Wrongs and Remedies in the Twenty-First Century

By Peter Birks | Go to book overview
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Exceptional Measures of Damages: A Search for Principles


My role at the SPTL seminar on exceptional measures of damages was that of Reporter. This intimidating job requires one to comment fairly and perceptively on the papers circulated in advance and to give a faithful account of the discussion on the day. On the face of it, the paper which follows performs neither of these tasks. The fact is, however, that in writing it I was greatly assisted and stimulated both by the papers prepared for the seminar and by the discussion which they generated. Yet a third task allotted to the Reporter is that of providing a framework within which the papers and the discussion can be brought into fruitful union. It is primarily this task which I have attempted to perform in this essay.

I will first tackle some terminological issues before examining in turn four different measures of damages recognized in the English law of obligations. Finally, I will have a few words to say about contractual penalties. My main argument will be that different measures of damages can be usefully viewed in terms of their aptness for expressing different degrees of disapproval of conduct and for sending out deterrent signals of differing strengths to those who might engage in such conduct.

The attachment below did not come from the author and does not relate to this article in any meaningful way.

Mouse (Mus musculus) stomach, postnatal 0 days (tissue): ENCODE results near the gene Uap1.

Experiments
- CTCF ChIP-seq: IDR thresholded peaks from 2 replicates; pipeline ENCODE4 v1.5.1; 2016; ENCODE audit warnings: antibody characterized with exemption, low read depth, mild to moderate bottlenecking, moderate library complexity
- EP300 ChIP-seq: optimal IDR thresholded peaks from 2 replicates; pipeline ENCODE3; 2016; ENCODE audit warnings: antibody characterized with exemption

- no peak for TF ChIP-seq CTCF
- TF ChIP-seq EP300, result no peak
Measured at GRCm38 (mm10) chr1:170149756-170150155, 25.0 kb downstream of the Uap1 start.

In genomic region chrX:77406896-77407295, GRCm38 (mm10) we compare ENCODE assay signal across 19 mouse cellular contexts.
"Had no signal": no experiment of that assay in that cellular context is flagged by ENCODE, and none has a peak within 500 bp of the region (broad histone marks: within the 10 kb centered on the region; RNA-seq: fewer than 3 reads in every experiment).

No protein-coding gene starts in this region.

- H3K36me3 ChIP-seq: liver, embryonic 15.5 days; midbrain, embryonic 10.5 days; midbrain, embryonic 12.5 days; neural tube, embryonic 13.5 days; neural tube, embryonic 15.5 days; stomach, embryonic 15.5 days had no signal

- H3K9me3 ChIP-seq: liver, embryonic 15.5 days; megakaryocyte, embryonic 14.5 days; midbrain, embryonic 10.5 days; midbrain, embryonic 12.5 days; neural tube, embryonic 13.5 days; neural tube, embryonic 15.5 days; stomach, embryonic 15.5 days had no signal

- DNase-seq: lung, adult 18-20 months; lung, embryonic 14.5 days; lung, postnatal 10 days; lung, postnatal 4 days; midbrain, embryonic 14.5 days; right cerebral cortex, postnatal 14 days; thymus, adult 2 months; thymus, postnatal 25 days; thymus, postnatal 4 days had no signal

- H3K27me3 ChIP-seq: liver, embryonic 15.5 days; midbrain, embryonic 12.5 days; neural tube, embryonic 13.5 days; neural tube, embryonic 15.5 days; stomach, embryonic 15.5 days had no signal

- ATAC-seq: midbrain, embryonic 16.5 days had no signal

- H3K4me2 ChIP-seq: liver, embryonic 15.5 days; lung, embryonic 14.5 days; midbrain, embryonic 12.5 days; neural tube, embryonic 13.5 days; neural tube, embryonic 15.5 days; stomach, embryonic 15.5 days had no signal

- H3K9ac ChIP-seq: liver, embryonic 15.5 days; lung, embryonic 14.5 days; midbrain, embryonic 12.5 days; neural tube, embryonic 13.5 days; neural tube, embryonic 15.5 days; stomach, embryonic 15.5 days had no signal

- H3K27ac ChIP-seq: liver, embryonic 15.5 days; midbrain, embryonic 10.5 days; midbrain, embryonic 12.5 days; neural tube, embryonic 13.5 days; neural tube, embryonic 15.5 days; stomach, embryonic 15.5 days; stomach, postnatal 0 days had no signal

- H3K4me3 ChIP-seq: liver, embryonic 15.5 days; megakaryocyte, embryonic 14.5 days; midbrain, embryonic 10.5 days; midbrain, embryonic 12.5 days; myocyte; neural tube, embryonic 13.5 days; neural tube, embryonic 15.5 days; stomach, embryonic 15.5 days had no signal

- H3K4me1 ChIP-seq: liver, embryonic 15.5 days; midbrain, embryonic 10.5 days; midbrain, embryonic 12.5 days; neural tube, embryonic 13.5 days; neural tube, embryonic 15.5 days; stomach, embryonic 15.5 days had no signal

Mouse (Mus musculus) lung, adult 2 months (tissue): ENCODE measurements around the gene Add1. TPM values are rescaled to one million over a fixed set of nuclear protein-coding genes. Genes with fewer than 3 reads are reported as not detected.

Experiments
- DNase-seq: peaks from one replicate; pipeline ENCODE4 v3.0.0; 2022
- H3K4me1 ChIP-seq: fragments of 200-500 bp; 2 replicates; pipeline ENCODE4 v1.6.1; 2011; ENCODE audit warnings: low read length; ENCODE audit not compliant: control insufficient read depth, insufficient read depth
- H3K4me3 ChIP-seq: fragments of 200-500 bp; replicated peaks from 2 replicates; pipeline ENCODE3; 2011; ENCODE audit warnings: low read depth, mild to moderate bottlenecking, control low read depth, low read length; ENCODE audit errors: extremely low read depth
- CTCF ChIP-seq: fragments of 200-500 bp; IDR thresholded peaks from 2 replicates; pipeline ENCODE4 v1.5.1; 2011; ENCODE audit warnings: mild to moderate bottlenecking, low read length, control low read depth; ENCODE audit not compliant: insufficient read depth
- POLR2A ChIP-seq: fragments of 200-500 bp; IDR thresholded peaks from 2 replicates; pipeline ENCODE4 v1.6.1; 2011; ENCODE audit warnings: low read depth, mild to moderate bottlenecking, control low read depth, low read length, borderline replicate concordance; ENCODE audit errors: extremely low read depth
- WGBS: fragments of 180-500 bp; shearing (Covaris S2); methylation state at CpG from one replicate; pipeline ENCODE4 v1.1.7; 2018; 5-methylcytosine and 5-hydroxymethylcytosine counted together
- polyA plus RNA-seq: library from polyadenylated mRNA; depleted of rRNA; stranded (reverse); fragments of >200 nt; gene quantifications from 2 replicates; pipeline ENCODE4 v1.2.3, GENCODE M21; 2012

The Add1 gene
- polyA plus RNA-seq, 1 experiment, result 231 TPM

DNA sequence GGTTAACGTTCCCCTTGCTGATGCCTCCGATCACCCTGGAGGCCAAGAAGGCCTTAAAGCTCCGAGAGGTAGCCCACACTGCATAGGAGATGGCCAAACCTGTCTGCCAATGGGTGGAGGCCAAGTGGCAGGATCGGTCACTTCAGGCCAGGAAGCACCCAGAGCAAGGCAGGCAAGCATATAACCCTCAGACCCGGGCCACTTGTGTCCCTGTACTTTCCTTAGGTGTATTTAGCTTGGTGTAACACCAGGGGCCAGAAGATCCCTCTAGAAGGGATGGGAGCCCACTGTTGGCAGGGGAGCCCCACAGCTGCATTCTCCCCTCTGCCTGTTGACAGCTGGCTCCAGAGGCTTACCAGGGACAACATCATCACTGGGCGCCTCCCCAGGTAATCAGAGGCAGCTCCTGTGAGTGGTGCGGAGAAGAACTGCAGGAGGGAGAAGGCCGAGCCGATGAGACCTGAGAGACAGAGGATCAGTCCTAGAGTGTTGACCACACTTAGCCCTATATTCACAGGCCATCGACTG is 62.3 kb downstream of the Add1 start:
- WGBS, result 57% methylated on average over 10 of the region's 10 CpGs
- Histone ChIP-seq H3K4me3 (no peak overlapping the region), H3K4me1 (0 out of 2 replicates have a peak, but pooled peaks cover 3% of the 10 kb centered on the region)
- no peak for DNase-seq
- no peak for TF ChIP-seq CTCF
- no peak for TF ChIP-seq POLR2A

The meaning of the term 'damages' is a matter of controversy. Some would say that an award of damages is a common law remedy, and that the proper name for monetary remedies in equity is 'compensation'. Others would say that the only proper measure of damages is compensation for losses, and that it is wrong to speak of 'restitutionary damages', for instance. (On this view, the word 'compensatory' in the phrase 'compensatory damages' is tautologous). Nevertheless, in this essay I will adopt a wide usage by referring to monetary remedies1 generally as 'damages' and by qualifying that word with adjectives which indicate the measure of the remedy (for example, compensation or restitution) and the source of the obligation for

Including account of profits.


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Wrongs and Remedies in the Twenty-First Century


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